In this final section, the point is made that one soldier is a good soldier – even a hero. However, one soldier will not win a war. Toward the end of the last segment, neighborhood organizations were mentioned as a form of vitality, a force that sustains a good gestalt. Many of these local organizations have outreach components that go beyond the neighborhood to address state, national and global issues. Add to the local organizations the many larger organizations that focus on various issues, and one has assembled an army of good soldiers.
Local organizations with established outreach include the majority of churches, particularly connectional denominations, where many local churches contribute to a fund-raising distribution center. Many social organizations adopt a cause beyond the neighborhood from simple causes like the Lion’s Club eyeglass redistribution to widespread campaigns like the Methodist Church’s “No More Malaria” campaign. At the following website, 51 veteran support organizations were listed:
For virtually endless numbers of wildlife organizations, use:
For organizations dedicated to improving the environment, see:
Further, government agencies abound:
If the reader is serious about stemming the tide and extending the day of Armageddon, one is in constant communication with many of these organizations. They are the reader’s army. They will be glad to receive one’s participation and financial support. The mariner endorses all of them as helping in some way although some may be better organized than others. A list of efficient organizations follows but may not cover one’s specific interest:
Do not forget the sportsmen organizations. While they may be self-serving in goals, they improve the environment to sustain the wildlife they hunt. Often on counterpoint to sportsmen is:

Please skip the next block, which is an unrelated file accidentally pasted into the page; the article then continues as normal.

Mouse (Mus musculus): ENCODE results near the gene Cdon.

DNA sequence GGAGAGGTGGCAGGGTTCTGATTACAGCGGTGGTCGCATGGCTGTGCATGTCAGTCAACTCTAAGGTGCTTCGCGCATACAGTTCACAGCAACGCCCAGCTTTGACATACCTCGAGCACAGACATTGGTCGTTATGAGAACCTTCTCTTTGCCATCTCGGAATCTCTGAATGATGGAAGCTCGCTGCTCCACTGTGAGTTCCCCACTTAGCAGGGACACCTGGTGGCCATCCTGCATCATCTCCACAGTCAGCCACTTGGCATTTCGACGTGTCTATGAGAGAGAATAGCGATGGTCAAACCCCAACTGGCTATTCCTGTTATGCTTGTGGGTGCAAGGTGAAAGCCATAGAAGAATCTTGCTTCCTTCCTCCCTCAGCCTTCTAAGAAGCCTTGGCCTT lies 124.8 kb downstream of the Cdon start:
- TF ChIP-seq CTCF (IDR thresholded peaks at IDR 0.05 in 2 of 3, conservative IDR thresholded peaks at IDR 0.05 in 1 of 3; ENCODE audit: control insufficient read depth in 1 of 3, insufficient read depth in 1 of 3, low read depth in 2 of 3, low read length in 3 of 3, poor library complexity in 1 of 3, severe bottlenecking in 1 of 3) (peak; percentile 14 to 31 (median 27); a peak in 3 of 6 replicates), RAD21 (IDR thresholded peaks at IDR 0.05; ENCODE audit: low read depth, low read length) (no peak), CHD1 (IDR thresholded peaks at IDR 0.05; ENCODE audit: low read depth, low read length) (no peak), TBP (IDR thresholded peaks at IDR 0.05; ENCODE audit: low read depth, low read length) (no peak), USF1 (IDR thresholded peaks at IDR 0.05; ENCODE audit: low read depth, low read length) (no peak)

http://www.humanesociety.org/ which is involved in a plethora of animal rights and abuse issues around the world – not just pets.
To provide a concise wrap up to the series on Advocacy at Home, the list is briefly revisited:
Utilities (water, gas, travel): Virtually all the issues in utilities can be improved by improving your own home. Consider some modern upgrades that will reduce the use of fossil fuel byproducts. If your vehicle has a few years on it or is a larger vehicle for when you had children, consider replacing it with something more efficient. Use cloth shopping bags. Some national issues are the legislative battles between pipelines, oil wells and environment, fossil fuel versus renewable fuel, and international trade agreements that directly affect oil prices.
Global ecology (air, water, use of chemicals): Water is the most critical resource on the planet. Secondly, carbon emission already is killing sea life. Finally, the Environmental Protection Agency needs triple the budget it has to police the many chemical violators (speak constantly with vigor to each of your representatives at all levels of government). They are all sizes from gasoline stations to Dukes Power Company and the coal, gas and oil industry at large. Advocacy and policing by citizens is very effective in this issue.
Food (water, quality, chemicals, land use): Commercial food production consumes immense, almost unbelievable amounts of water. The greatest reduction of water use is to grow your own vegetables or buy home grown at farmers markets – enough to store in the freezer or can. Purchase protein products from a local butcher/locker or directly from the wharf – an interesting experience if one has never purchased fresh seafood. Finally, cut back on red meat. Land use is legislated in favor of farmers and developers; many regulations are local and hearings are open to your attendance and wise advice.